On the other hand, there are people from minority groups who are upset that a white teenage girl with celebrity parents became the figurehead of global warming activism. My suggestion would be: Don’t let perfect be the enemy of good. Greta has repeatedly pointed out that Western nations must make dramatic cuts in our emissions, to deliver non-Western nations a carbon budget that allows them to economically develop their nations. Don’t blame her for ending up in the spotlights.

Finally there’s another demographic that needs to be mentioned, the people who have been aware of this crisis for a long time. Greta brought attention to a problem that some people have been studying for years, decades even. What I notice in response is a lot of cynicism, in the sense that these people assume she must be a puppet of one NGO or another. As I mentioned elsewhere, there’s an instinctive gut response by underdogs to lash out against one of their own when the crowd they draw becomes too big for their liking.

Greta acts like the real deal, talks like the real deal and looks like the real deal. So my suggestion would be to treat her as such. Instead of being cynical and retracting into your own shell, or worse, lashing out against one of our own, please accept the fact that the crowd has caught on and help guide them on the road ahead of us. We’re not supposed to be a minority of bitter basement dwellers for all of eternity.

It’s not about the polar bears

I remember a famous talking point among conservative climate change deniers was the idea that polar bears are not suffering from climate change. even mentions the argument. This drives home an important point in the climate change discussions that keeps us from being succesful: Most people don’t understand what the real problem is and climate change deniers are effective at preventing people from seeing the real issues, by derailing the discussion and bringing up red herrings.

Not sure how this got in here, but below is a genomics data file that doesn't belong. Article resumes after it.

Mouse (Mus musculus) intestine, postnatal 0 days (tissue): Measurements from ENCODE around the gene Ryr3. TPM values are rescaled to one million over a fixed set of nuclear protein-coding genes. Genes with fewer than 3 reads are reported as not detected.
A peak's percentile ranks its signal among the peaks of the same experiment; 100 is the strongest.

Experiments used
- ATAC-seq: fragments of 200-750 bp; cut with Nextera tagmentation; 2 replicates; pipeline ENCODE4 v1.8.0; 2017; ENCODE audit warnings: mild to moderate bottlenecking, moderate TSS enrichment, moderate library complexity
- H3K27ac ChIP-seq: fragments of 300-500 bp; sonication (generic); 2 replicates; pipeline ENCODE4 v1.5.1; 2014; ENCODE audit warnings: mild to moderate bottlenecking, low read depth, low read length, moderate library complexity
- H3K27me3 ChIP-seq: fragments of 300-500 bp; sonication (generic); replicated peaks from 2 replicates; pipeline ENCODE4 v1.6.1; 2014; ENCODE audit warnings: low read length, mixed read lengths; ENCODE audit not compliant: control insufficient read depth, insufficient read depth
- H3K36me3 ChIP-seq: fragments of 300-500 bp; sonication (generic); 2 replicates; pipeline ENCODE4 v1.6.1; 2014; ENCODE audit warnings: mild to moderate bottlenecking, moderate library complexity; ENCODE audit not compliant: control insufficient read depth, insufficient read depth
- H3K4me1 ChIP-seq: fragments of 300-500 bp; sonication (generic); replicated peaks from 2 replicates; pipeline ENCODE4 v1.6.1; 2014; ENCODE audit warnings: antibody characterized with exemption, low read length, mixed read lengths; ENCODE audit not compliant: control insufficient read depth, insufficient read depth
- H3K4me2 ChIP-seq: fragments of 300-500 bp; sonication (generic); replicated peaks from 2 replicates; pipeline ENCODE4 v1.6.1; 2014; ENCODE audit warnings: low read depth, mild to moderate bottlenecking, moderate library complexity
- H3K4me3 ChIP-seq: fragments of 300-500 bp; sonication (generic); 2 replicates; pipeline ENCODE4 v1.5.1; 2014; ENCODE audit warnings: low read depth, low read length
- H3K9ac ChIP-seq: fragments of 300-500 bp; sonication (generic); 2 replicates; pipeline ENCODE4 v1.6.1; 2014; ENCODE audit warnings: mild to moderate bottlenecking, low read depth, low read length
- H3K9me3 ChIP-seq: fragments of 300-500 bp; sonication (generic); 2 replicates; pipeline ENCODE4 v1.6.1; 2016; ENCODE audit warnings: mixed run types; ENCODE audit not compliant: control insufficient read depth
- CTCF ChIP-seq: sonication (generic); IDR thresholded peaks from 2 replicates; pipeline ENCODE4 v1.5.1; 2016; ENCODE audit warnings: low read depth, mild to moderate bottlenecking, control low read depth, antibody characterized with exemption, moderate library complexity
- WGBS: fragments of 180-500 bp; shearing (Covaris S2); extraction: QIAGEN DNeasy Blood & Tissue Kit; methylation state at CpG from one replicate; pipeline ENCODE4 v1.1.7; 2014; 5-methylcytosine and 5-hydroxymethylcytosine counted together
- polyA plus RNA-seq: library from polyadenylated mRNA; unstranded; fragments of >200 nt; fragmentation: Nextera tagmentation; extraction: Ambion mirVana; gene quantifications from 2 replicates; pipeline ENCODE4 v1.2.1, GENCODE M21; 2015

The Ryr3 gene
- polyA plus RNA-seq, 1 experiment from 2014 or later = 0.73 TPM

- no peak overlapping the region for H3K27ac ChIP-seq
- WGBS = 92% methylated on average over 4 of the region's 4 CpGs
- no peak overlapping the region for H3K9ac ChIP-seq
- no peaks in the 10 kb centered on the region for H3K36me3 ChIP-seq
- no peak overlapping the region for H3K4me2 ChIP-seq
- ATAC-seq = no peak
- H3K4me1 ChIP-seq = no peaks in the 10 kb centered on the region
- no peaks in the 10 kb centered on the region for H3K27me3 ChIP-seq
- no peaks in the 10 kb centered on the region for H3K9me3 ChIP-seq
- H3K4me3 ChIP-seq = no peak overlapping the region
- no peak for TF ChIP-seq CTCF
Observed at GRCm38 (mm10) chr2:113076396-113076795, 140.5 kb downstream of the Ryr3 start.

It doesn’t matter whether Al Gore has a big house or not. It doesn’t matter whether politician X flies around the world despite supporting action on the climate crisis. It doesn’t matter in the greater scheme of things how the polar bears are doing, or whether Hurricane Katrina was caused by climate change. It doesn’t matter whether the electrical cars emit as much CO2 as regular diesel cars. It doesn’t matter whether some NGO raises a lot of money. It doesn’t matter whether addressing global warming costs a lot of money.

What matters is as following: Humans are emitting CO2 at a rate that is unprecedented in geological timescales of tens of millions of years. This CO2 acidifies the ocean, warms our planet and disturbs our ecosystems. The effects this will have in the coming decades will be so dramatic that millions of people will die of hunger and millions more will be forced to migrate. In addition, if we do not solve the problem soon, natural feedback loops will become strong enough to start reinforcing the warming caused by humans.